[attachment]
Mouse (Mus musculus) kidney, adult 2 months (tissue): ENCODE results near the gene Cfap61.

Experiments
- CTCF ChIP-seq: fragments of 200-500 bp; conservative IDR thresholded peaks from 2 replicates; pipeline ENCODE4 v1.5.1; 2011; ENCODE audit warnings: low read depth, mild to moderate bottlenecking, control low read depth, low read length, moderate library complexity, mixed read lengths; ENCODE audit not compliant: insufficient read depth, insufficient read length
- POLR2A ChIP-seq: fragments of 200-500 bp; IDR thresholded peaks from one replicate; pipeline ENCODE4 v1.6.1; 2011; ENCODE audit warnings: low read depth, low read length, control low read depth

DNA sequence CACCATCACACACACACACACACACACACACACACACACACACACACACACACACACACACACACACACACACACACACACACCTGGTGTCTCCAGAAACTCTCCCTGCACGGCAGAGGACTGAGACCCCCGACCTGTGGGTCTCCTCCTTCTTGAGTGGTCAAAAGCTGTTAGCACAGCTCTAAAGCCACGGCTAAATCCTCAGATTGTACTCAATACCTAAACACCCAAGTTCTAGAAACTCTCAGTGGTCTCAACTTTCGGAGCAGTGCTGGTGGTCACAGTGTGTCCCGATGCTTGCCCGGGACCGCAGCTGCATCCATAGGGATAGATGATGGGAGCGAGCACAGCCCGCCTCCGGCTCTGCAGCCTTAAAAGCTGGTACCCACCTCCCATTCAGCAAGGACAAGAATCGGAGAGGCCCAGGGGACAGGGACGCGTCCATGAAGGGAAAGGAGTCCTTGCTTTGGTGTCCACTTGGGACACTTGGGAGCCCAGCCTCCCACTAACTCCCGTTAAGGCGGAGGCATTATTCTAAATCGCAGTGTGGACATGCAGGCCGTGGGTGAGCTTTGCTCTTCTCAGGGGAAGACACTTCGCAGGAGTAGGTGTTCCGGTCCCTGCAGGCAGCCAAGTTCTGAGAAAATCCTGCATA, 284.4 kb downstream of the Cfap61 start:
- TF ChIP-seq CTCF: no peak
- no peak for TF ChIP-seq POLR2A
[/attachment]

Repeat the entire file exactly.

Mouse (Mus musculus) kidney, adult 2 months (tissue): ENCODE results near the gene Cfap61.

Experiments
- CTCF ChIP-seq: fragments of 200-500 bp; conservative IDR thresholded peaks from 2 replicates; pipeline ENCODE4 v1.5.1; 2011; ENCODE audit warnings: low read depth, mild to moderate bottlenecking, control low read depth, low read length, moderate library complexity, mixed read lengths; ENCODE audit not compliant: insufficient read depth, insufficient read length
- POLR2A ChIP-seq: fragments of 200-500 bp; IDR thresholded peaks from one replicate; pipeline ENCODE4 v1.6.1; 2011; ENCODE audit warnings: low read depth, low read length, control low read depth

DNA sequence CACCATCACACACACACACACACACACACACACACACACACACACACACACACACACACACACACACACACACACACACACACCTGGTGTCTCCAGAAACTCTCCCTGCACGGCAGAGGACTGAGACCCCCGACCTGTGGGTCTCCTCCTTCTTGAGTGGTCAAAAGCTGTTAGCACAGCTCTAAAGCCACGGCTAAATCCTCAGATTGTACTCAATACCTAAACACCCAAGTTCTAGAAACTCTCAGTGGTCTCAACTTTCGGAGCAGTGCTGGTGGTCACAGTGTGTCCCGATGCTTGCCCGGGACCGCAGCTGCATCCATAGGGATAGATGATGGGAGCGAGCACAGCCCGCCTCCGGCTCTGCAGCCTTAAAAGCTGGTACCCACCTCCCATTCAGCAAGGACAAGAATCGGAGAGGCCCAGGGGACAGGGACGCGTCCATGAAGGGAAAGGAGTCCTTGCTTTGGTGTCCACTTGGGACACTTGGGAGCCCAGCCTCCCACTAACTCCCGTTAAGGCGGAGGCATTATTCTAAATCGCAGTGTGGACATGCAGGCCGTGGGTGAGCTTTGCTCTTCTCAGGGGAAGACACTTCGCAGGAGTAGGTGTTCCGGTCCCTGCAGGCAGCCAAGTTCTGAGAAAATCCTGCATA, 284.4 kb downstream of the Cfap61 start:
- TF ChIP-seq CTCF: no peak
- no peak for TF ChIP-seq POLR2A